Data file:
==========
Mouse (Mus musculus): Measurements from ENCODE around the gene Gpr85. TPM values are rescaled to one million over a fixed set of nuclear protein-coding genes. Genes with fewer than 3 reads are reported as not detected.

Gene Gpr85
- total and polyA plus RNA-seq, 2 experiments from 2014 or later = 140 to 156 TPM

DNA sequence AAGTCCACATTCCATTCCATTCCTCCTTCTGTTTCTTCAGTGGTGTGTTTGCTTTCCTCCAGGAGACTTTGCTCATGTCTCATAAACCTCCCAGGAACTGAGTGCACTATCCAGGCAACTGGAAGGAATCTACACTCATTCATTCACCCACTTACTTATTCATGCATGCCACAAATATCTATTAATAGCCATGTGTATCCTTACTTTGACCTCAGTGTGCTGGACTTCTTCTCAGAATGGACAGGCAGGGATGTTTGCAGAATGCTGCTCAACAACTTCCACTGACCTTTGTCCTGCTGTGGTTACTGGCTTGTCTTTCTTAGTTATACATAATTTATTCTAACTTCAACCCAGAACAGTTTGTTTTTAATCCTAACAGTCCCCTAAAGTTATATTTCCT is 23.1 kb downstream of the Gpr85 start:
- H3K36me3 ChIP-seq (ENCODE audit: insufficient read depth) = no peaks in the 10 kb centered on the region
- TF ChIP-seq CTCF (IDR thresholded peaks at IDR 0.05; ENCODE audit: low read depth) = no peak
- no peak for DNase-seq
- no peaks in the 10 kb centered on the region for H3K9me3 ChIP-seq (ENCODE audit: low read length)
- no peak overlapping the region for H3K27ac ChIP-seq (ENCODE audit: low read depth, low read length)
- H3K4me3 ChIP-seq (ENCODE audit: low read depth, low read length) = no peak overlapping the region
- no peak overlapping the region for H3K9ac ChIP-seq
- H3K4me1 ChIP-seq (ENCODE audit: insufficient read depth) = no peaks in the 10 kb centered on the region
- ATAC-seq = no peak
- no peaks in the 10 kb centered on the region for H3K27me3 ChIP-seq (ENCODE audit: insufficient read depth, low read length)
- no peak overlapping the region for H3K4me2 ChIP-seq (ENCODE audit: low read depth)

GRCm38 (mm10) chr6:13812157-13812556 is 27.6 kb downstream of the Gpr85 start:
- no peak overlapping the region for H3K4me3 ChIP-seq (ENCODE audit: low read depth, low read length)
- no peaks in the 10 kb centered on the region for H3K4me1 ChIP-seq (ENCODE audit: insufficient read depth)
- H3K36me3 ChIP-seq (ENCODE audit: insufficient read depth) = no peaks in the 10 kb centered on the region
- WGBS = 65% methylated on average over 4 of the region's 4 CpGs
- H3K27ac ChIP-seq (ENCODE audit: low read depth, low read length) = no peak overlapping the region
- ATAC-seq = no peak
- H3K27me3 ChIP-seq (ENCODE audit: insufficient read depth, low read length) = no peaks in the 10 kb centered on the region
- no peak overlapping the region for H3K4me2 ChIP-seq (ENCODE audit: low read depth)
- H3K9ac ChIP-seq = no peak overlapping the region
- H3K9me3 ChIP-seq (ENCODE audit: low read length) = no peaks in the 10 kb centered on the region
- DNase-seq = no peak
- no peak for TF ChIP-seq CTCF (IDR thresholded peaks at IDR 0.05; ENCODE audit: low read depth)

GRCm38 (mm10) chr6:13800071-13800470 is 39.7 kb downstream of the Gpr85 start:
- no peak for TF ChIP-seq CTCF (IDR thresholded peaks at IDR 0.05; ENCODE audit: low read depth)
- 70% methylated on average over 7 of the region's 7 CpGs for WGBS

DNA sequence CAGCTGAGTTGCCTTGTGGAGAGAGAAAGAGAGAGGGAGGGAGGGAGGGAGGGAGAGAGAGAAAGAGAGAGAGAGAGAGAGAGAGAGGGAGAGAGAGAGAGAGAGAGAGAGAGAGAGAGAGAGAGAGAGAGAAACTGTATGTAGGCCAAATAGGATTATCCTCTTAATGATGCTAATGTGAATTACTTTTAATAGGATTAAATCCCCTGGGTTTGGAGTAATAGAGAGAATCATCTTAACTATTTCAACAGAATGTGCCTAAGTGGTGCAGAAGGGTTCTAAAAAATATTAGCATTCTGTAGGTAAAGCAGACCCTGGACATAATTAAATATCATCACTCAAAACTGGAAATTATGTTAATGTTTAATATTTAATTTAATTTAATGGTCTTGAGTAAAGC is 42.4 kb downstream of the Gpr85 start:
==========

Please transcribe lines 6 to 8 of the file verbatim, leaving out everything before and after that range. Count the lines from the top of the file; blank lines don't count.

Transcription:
- TF ChIP-seq CTCF (IDR thresholded peaks at IDR 0.05; ENCODE audit: low read depth) = no peak
- no peak for DNase-seq
- no peaks in the 10 kb centered on the region for H3K9me3 ChIP-seq (ENCODE audit: low read length)